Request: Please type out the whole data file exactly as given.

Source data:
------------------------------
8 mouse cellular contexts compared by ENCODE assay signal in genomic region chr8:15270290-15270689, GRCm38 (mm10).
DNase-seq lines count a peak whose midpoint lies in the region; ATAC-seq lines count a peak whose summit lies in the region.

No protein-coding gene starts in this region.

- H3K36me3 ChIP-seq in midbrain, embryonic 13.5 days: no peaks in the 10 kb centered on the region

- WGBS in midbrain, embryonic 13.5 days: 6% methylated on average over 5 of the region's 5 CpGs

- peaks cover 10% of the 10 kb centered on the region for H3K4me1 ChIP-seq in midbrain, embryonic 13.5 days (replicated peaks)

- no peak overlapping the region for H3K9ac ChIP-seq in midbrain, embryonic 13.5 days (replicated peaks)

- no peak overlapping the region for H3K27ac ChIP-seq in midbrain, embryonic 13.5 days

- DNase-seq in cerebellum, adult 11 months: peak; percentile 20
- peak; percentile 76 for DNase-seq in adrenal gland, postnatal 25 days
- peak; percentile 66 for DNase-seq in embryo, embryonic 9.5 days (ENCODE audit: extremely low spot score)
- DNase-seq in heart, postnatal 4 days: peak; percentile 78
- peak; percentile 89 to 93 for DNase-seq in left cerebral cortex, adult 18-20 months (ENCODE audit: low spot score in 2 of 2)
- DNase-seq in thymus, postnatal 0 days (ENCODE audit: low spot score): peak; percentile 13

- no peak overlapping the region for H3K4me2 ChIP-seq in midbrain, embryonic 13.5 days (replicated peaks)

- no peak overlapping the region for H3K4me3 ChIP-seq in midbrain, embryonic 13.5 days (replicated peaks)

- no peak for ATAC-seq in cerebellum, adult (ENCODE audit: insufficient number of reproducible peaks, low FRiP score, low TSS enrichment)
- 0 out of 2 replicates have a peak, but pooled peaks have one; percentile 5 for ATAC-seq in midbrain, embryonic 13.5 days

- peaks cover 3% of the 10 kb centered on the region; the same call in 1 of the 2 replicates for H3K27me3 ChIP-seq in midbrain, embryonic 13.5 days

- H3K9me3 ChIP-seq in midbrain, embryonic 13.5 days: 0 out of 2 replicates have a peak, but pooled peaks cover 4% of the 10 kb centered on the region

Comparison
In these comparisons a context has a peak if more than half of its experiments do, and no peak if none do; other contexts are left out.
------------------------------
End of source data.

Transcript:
8 mouse cellular contexts compared by ENCODE assay signal in genomic region chr8:15270290-15270689, GRCm38 (mm10).
DNase-seq lines count a peak whose midpoint lies in the region; ATAC-seq lines count a peak whose summit lies in the region.

No protein-coding gene starts in this region.

- H3K36me3 ChIP-seq in midbrain, embryonic 13.5 days: no peaks in the 10 kb centered on the region

- WGBS in midbrain, embryonic 13.5 days: 6% methylated on average over 5 of the region's 5 CpGs

- peaks cover 10% of the 10 kb centered on the region for H3K4me1 ChIP-seq in midbrain, embryonic 13.5 days (replicated peaks)

- no peak overlapping the region for H3K9ac ChIP-seq in midbrain, embryonic 13.5 days (replicated peaks)

- no peak overlapping the region for H3K27ac ChIP-seq in midbrain, embryonic 13.5 days

- DNase-seq in cerebellum, adult 11 months: peak; percentile 20
- peak; percentile 76 for DNase-seq in adrenal gland, postnatal 25 days
- peak; percentile 66 for DNase-seq in embryo, embryonic 9.5 days (ENCODE audit: extremely low spot score)
- DNase-seq in heart, postnatal 4 days: peak; percentile 78
- peak; percentile 89 to 93 for DNase-seq in left cerebral cortex, adult 18-20 months (ENCODE audit: low spot score in 2 of 2)
- DNase-seq in thymus, postnatal 0 days (ENCODE audit: low spot score): peak; percentile 13

- no peak overlapping the region for H3K4me2 ChIP-seq in midbrain, embryonic 13.5 days (replicated peaks)

- no peak overlapping the region for H3K4me3 ChIP-seq in midbrain, embryonic 13.5 days (replicated peaks)

- no peak for ATAC-seq in cerebellum, adult (ENCODE audit: insufficient number of reproducible peaks, low FRiP score, low TSS enrichment)
- 0 out of 2 replicates have a peak, but pooled peaks have one; percentile 5 for ATAC-seq in midbrain, embryonic 13.5 days

- peaks cover 3% of the 10 kb centered on the region; the same call in 1 of the 2 replicates for H3K27me3 ChIP-seq in midbrain, embryonic 13.5 days

- H3K9me3 ChIP-seq in midbrain, embryonic 13.5 days: 0 out of 2 replicates have a peak, but pooled peaks cover 4% of the 10 kb centered on the region

Comparison
In these comparisons a context has a peak if more than half of its experiments do, and no peak if none do; other contexts are left out.